Another interesting action is for the Provincial Government to “introduce a three-year tax incentive for small start-up companies (or new companies moving into the province). If a company leaves within five years, the credits are recovered.” Although this idea was brought forward describing how the government could support the technology sector, we believe that this is a great way to reverse urbanization. A similar system could be used to encourage new or existing businesses to become established in rural areas.
Keep on Keeping on – Strategy on Rural Economic Development
The report frames rural economic development as two pronged – 1) the government must ensure infrastructure and regulatory environments encourage growth and 2) communities should drive economic diversification themselves.
The report recommendation to keep up the status quo – “the Provincial Government should continue to support and encourage local economic development initiatives that are community-led and that build on local and regional strengths” does not go far enough. Rural communities have seen population decline in the past few censuses, not changing anything will not reverse this trend. If anything, the trend will worsen as the population continues to age and young individuals continue to move to urban areas for economic opportunity. This creates a vicious loop as fewer and fewer economic opportunities exist until the community ceases to exist.
So why does the status quo not work? Rural communities struggle with capacity challenges – it is hard to plan for the future when focusing on current operations. It can also be hard to identify how to diversify an economy or attract young people – if it were easy and if the status quo worked, this would not be an ongoing problem.
How do we reverse this trend? The Big Reset should have mentioned prospects around regionalization, providing strategy capacity, additional funding grants, rural immigration policies, tax incentives, and connectivity (physical and digital) – just to name a few. Government should broaden its definitions for distributing funding as long as the funds are tied to measurable financial and social key performance indicators. Ultimately, it may be up to rural communities to drive economic diversity, but these communities require stop-gap measures (such as increased funding for entrepreneurs) to prevent population decline.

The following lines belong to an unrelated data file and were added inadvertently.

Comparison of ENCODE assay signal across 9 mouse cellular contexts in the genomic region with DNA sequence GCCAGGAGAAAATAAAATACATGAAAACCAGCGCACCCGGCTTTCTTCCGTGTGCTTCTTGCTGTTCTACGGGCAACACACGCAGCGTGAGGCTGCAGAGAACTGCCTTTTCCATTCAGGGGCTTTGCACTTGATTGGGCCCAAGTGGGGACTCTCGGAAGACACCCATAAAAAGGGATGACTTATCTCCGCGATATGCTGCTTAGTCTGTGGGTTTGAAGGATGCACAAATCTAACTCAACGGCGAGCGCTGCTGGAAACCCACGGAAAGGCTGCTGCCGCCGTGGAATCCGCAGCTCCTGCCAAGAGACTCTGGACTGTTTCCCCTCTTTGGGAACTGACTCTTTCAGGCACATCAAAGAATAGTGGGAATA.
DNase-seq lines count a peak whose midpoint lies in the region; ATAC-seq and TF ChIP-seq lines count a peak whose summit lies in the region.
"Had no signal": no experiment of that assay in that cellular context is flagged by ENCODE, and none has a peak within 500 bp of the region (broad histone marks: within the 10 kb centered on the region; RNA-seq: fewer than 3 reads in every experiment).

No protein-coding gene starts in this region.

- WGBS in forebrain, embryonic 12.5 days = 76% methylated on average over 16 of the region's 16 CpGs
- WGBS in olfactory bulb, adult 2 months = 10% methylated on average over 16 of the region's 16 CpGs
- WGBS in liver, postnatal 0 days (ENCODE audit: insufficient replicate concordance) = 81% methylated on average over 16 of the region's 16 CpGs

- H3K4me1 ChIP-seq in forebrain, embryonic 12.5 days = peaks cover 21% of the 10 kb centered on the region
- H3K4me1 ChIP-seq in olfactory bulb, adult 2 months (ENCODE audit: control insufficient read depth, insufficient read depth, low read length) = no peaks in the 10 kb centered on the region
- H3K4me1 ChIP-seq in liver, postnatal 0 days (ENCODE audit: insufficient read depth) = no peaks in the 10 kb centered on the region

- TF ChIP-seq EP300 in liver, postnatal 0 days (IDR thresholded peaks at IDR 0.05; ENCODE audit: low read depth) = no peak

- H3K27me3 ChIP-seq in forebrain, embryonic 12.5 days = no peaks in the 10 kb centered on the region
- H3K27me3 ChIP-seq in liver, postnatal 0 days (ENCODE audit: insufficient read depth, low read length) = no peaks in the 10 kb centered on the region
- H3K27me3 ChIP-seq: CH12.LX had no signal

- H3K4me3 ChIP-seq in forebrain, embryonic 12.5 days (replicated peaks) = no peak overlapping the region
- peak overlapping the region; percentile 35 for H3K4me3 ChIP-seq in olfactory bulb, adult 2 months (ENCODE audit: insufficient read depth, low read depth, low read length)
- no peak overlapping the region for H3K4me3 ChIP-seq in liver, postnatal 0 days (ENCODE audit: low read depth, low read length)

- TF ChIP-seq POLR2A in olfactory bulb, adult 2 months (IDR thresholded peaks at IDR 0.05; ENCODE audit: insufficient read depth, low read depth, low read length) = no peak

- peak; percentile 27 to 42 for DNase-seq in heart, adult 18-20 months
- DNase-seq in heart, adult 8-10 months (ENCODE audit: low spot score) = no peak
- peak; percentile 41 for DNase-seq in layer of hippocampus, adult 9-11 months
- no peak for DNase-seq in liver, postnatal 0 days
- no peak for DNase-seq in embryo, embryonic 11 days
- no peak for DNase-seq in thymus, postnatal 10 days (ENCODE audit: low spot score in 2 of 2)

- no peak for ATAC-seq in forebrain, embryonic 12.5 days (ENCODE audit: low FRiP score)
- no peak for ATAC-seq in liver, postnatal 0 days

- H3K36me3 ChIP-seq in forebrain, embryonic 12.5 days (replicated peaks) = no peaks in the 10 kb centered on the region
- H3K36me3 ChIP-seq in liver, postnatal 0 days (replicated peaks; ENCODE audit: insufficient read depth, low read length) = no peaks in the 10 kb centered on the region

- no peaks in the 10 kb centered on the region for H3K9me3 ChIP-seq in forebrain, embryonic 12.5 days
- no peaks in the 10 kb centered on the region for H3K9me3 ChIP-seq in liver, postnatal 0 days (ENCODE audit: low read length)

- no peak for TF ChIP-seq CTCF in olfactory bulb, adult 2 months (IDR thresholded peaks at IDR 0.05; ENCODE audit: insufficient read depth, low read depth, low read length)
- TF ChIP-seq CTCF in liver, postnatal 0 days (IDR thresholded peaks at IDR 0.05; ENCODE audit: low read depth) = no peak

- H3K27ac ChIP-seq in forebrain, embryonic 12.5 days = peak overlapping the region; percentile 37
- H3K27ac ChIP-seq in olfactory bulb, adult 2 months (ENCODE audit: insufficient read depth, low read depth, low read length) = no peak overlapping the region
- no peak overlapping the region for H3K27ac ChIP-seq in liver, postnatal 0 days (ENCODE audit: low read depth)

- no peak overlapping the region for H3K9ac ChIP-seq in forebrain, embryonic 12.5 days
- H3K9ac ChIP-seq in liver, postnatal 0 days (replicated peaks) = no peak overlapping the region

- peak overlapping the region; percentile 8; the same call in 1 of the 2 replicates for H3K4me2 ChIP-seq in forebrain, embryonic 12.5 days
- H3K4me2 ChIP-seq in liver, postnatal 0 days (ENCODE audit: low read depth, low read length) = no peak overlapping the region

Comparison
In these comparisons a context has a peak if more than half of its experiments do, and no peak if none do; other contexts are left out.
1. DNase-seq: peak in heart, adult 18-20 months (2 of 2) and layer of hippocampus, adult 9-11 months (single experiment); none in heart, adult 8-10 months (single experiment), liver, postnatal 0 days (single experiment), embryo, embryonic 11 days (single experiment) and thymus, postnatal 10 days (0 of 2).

The Big Reset does an impressive job of explaining the current situation in a detailed and simple manner. It also does a great job of outlining global trends and what has been successful in other jurisdictions and applies these learnings back to the Newfoundland and Labrador context.
Where it falls well short of expectations, however, is providing a meaningful path to economic recovery for Labrador. The report takes the approach that Labrador has assets that should be exploited for the benefit of the entire province – although, the report says that there should be proper partnerships and executed in eco-conscious manner. The report outlines this as a reflection of the provincial economy as a whole, “…economic successes not linked to resource extraction include successes in the IT and oceans technology sectors. Outside of some exceptions such as these, however, the provincial economy remains largely dependent on resource extraction with cyclical challenges and fluctuations in commodity prices.” The report does not outline in enough detail how to better create sustainable jobs with high job multipliers in Labrador.
The Big Reset is not written to get the province balanced in five years but to give the province a surplus in five years – the surplus is needed to cover the oil revenue that will be going towards the Future Fund. Beyond a few lines on the Future Fund, the report provides limited guidance on how to grow beyond that.
No one has a crystal ball to see the future, but some of the recommendations in the report seem to be short-term views that may lead to a recession while doing little to mitigate the long- term pain. While we wait for the government to act (if it does) – it is up to all of us to make a difference: communities to pursue economic development opportunities, business owners to re-evaluate growth strategies, and entrepreneurs to start the next wave of job opportunities.
Please let us know your thoughts on how Labrador should proceed with a plan forward. What economic recommendations would you make? Based on your suggestions, we will look to develop an article outlining Labrador’s view on a path forward. You can contact us at hello@Indigrowbusiness.ca.